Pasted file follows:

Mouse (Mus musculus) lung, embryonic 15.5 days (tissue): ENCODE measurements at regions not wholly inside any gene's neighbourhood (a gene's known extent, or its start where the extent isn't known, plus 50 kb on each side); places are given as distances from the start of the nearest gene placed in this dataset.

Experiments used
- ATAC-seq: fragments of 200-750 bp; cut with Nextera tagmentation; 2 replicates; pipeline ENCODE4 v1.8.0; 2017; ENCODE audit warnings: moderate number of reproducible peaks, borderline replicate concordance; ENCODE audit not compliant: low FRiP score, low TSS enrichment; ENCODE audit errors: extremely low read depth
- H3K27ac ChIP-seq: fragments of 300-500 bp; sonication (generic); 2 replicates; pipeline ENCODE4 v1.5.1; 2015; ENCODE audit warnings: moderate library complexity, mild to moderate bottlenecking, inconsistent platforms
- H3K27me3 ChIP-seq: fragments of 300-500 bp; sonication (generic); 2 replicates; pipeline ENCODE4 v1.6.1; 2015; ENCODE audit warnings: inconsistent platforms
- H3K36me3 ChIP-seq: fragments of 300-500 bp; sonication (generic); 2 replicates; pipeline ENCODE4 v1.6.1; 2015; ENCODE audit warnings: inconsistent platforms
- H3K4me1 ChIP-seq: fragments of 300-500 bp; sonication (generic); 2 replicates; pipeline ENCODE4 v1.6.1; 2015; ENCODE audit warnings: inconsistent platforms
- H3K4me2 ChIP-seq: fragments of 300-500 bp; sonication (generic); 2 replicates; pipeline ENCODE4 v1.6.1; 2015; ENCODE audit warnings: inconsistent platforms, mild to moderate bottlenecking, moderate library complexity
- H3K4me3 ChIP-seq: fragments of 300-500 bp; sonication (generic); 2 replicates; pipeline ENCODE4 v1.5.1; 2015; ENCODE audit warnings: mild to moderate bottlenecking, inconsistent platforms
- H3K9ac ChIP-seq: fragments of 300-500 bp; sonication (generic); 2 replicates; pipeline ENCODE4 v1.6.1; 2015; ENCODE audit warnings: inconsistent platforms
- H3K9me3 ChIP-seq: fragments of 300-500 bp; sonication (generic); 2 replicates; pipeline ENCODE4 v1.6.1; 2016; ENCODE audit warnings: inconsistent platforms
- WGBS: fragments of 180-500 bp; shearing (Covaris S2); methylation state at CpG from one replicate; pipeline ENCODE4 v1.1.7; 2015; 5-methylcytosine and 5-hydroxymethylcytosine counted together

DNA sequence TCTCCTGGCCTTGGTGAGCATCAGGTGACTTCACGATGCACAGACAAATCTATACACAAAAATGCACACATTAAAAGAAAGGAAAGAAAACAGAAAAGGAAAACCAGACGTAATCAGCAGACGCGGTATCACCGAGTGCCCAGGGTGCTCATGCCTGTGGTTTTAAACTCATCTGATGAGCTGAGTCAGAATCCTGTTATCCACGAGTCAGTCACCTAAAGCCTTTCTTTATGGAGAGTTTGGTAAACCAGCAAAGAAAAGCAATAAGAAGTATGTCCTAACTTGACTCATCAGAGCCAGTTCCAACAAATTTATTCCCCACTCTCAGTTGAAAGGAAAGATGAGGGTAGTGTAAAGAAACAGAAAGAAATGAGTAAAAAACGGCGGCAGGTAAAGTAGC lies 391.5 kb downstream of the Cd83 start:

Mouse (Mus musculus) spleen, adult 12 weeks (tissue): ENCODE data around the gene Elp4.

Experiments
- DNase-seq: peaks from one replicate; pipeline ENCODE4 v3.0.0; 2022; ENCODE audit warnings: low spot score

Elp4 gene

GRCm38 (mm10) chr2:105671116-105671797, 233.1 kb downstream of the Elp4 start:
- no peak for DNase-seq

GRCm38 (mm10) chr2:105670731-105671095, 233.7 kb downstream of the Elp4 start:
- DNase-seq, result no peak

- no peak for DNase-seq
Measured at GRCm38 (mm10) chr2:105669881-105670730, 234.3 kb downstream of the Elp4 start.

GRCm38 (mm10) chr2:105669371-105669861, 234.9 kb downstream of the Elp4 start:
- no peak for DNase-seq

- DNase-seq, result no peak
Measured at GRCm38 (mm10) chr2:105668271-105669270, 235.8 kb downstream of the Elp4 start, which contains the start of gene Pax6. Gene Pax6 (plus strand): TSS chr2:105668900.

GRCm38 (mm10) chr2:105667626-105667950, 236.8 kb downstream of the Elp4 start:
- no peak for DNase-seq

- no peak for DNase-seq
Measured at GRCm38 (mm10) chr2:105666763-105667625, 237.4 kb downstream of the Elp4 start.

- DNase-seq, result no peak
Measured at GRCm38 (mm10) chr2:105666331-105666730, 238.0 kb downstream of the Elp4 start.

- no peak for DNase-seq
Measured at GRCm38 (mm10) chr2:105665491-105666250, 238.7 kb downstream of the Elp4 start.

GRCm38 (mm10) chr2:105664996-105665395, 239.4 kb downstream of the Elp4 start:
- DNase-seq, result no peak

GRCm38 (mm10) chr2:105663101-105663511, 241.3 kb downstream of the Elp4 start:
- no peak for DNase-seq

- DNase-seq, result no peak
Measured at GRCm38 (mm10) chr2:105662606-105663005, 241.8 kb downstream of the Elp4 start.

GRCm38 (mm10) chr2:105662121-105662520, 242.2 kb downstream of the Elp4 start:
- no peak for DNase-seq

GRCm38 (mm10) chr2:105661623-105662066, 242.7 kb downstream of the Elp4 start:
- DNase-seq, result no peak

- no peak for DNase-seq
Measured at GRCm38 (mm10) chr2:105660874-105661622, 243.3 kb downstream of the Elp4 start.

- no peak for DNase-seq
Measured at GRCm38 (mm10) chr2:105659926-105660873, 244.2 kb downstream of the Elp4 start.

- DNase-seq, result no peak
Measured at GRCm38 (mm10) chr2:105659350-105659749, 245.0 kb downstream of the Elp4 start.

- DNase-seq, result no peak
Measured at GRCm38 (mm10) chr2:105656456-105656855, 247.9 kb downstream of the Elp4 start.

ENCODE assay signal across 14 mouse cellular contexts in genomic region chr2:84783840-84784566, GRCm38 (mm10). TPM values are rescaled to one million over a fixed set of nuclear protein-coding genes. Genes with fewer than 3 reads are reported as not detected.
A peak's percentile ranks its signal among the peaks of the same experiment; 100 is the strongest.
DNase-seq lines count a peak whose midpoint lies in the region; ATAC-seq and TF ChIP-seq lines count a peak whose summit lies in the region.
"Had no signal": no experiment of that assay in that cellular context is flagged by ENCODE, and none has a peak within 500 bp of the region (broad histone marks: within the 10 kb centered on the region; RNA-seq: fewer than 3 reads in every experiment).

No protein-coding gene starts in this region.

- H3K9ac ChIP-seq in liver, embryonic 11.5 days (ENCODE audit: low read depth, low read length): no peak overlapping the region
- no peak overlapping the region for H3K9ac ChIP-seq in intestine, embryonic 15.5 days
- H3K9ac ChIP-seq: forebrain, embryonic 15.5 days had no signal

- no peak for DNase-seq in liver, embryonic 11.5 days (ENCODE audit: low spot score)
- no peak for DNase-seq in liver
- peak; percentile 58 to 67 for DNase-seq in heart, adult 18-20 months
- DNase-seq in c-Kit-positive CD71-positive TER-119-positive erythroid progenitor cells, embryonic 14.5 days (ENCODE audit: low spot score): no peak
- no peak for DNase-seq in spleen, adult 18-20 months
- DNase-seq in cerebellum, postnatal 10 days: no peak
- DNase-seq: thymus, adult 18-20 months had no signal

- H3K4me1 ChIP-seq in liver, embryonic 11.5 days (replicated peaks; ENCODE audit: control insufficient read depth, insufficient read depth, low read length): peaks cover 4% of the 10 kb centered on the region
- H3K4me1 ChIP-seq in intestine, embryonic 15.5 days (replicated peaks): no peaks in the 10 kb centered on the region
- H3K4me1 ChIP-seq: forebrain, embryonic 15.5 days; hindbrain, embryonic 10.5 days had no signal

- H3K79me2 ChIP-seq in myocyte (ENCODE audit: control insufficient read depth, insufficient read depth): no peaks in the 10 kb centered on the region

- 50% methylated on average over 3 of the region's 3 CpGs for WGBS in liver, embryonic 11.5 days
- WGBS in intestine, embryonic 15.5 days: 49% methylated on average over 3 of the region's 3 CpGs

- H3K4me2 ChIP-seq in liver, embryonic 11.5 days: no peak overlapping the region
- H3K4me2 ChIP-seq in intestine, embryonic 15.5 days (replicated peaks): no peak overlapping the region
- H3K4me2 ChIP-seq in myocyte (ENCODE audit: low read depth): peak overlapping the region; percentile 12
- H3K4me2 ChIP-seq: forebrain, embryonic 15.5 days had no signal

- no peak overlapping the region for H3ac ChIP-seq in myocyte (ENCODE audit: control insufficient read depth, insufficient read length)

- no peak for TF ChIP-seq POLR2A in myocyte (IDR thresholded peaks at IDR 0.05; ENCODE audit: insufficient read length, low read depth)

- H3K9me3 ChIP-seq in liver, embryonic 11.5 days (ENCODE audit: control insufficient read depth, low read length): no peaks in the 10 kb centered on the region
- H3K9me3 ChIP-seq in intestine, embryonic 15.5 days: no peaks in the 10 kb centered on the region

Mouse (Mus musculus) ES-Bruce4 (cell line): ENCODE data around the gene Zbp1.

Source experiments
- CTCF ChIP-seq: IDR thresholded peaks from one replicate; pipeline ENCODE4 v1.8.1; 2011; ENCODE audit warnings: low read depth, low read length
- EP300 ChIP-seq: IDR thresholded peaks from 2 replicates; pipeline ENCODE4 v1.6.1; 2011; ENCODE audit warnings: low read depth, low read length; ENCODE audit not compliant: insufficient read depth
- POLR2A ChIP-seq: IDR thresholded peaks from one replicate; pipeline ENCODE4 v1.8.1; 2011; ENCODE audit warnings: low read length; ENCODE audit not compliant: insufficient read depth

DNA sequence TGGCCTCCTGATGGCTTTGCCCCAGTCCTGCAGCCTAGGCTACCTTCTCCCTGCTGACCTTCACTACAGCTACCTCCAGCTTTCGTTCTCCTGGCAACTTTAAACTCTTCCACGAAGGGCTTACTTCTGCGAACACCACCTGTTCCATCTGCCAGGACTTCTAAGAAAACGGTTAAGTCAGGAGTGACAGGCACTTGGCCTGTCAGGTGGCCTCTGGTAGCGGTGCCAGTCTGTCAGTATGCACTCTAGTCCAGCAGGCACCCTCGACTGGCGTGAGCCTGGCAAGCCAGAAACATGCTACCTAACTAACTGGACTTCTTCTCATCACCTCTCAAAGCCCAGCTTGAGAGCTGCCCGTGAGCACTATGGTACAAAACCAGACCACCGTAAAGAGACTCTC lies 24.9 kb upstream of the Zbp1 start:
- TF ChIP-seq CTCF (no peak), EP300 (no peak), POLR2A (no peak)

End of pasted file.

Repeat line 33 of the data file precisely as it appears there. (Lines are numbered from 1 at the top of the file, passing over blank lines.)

Measured at GRCm38 (mm10) chr2:105666331-105666730, 238.0 kb downstream of the Elp4 start.